The 100 Year Old Man Who Went Out The Window The Saving of NASCAR’s Jack Roush

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The Saving of NASCAR’s Jack Roush

It was Friday evening, and Larry and Donna Hicks were about to watch the 6 o’clock news in their beach house in Palos Verdes Estates outside of Troy, Alabama. Hicks was a 52-year-old retired Sergeant Major with the Marines, now working as Alabama’s state security inspector. He had gotten home from work half an hour earlier, and he and Donna had discussed going to the movies, but decided against it.

The TV show had just begun, when he looked out the window and saw a small plane flying over the shores of Palos Verdes Lake.

“I wonder if they know about the power cables,” said Larry, as the plane suddenly lurched, lurched, and plunged into the ocean. Hicks was already out the back door when the plane hit the water, yelling after his wife, “Call 911! I’ll see if I can help the pilot.”

Fortunately, Larry’s brother, Wayne, had left a 14-foot aluminum johnboat, with an electric trolling motor, on the lake in preparation for the day’s fishing, so he was nowhere to be seen. Donna called 911, and ran outside in time to see Larry leading the johnboat, heading for the Air-Cam, which was about 100 yards from shore.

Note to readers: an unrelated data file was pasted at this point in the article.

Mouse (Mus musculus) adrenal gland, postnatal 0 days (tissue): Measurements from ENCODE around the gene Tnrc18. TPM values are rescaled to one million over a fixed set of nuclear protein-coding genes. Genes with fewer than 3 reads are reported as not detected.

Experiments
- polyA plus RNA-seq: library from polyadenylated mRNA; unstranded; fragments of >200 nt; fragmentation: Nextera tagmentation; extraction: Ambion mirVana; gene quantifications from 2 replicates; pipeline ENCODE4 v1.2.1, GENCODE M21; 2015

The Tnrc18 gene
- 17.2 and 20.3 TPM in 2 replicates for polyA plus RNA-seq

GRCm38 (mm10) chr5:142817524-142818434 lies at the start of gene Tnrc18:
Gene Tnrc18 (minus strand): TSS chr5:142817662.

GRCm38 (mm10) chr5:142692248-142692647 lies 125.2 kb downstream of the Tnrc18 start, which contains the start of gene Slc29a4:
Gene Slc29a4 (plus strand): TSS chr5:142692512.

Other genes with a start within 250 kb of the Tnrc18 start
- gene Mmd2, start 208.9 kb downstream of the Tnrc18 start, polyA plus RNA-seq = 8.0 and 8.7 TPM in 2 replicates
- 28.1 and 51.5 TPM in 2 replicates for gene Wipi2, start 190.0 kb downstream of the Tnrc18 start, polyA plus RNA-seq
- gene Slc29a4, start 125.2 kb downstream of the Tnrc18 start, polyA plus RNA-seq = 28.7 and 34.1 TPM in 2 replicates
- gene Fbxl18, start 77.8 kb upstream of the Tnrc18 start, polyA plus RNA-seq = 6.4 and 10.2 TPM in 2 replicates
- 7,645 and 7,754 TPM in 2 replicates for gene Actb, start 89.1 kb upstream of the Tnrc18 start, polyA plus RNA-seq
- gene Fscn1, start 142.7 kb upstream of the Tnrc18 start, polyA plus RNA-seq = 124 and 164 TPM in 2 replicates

A few years earlier, when Hicks was stationed at the Marine Air Corps station in Iwakuni, Japan, he spent two and a half months, briefly, in the intensive Search and Rescue program. Officials made him take part because they thought Hicks would do well because he was fit and athletic. The training involved rescuing pilots who had gone down in water in fixed-wing or rotary-wing aircraft. Hicks learned how to extricate pilots who crashed upside down. However, he remained in the interview group, and did not have the opportunity to use his special education.

The Air-Cam engine was hot when it hit Palos Verdes Lake, and the plane was smoking in the water. The high octane fuel from the explosion tank floats to the surface and creates an oily texture. The rear half of the plane and the broken wing were sticking out of the water. Hicks got out of the boat and went to the wing and attached a rope to the plane to keep the boat from floating. The strong smell of gas hit his nostrils. It was only after some time that he thought about the danger of the plane.